When you query for data using Entity Framework Core, the default behavior is lazy loading. This means that related data is not retrieved from the database until you specifically tell EF Core to do so.

While this may not seem like a big deal, it can actually have a significant impact on performance. Lazy loading can cause EF Core to generate a lot of unnecessary SQL queries, which can lead to decreased performance and increased resource usage.

Explicit loading, on the other hand, allows you to explicitly specify which related data should be loaded along with the main entity. This can help improve performance by reducing the number of SQL queries that EF Core generates.

It’s important to note that explicit loading is not always the best choice. In some cases, lazy loading may actually be more efficient. For example, if you only need to access a small amount of related data, it may be more efficient to lazy load it since EF Core will only generate the necessary SQL queries when you actually try to access the data.

As a general rule, you should use explicit loading whenever possible. Only use lazy loading when you have a specific reason to do so.

7. Be Careful With Change Tracking Proxies

Change tracking proxies are classes that inherit from your entity classes and are used by Entity Framework to keep track of changes made to entities. These proxies are created automatically when you query for entities using the DbContext.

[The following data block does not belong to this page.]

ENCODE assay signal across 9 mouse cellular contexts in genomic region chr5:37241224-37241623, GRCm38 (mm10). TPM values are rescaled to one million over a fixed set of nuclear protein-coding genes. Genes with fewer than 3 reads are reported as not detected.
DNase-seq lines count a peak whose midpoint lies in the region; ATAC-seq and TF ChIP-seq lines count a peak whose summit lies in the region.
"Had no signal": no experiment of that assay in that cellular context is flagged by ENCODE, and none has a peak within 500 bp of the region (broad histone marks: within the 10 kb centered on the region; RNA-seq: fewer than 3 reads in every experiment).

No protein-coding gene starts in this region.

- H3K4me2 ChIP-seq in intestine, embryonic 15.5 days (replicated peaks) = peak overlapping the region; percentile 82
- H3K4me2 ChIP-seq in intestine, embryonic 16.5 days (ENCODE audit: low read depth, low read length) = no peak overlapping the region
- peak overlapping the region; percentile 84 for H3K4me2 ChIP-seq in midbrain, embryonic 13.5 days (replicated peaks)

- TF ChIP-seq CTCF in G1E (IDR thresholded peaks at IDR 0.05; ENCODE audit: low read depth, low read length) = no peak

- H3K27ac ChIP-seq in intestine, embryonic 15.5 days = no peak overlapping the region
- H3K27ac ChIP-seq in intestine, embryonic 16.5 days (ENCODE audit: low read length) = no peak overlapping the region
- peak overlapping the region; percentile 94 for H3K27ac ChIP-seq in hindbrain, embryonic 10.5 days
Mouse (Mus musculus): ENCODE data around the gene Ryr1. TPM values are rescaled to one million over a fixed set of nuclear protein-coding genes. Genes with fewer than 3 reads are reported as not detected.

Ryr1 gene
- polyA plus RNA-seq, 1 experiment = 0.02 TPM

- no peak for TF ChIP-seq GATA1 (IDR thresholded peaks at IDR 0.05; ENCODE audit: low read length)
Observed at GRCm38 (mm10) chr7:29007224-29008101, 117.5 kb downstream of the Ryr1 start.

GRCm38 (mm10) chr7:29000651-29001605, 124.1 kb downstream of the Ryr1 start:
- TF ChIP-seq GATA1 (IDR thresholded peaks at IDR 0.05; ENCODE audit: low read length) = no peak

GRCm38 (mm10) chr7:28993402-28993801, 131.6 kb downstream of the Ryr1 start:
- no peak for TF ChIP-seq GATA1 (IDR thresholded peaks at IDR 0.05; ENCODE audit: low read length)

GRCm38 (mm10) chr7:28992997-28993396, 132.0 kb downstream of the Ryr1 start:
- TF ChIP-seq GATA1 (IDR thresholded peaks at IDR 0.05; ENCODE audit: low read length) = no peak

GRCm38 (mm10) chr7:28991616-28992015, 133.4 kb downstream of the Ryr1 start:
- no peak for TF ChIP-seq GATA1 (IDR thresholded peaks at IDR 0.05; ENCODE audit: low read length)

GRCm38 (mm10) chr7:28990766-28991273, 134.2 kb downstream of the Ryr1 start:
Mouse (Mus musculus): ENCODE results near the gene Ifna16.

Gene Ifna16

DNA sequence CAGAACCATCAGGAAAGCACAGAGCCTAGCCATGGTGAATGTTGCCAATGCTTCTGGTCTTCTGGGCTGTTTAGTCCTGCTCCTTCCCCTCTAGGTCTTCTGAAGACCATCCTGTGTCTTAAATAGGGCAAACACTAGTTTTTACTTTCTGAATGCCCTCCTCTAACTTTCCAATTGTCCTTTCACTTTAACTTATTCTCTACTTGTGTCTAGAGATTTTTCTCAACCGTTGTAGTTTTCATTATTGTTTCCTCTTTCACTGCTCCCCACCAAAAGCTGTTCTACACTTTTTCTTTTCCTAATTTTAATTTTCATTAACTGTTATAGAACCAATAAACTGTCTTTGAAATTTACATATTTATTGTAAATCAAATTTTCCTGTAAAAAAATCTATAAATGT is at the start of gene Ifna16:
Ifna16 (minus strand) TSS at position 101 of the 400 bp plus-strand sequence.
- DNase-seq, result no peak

The problem with these proxies is that they can cause unexpected behavior in your application if you’re not careful. For example, let’s say you have a Customer entity with a navigation property to their Orders. If you query for Customers and then iterate over the Orders navigation property, each Order will be a change tracking proxy.

If you make any changes to an Order and then save those changes back to the database using the DbContext, those changes will be saved, even if you didn’t explicitly call the DbContext.SaveChanges method.

This can lead to data loss if you’re not careful, so it’s important to understand how change tracking proxies work and how to use them correctly.

8. Use Value Conversions for Better Performance and Simpler Queries

Value conversions allow you to store data in the database in a format that is different from how it is represented in your entity classes. For example, you could store dates as integers in the database, but still have them appear as DateTime objects in your entity class.

Value conversions can improve performance because they can reduce the amount of data that needs to be retrieved from the database. They can also simplify queries by allowing you to filter and sort data in the database without having to convert it first.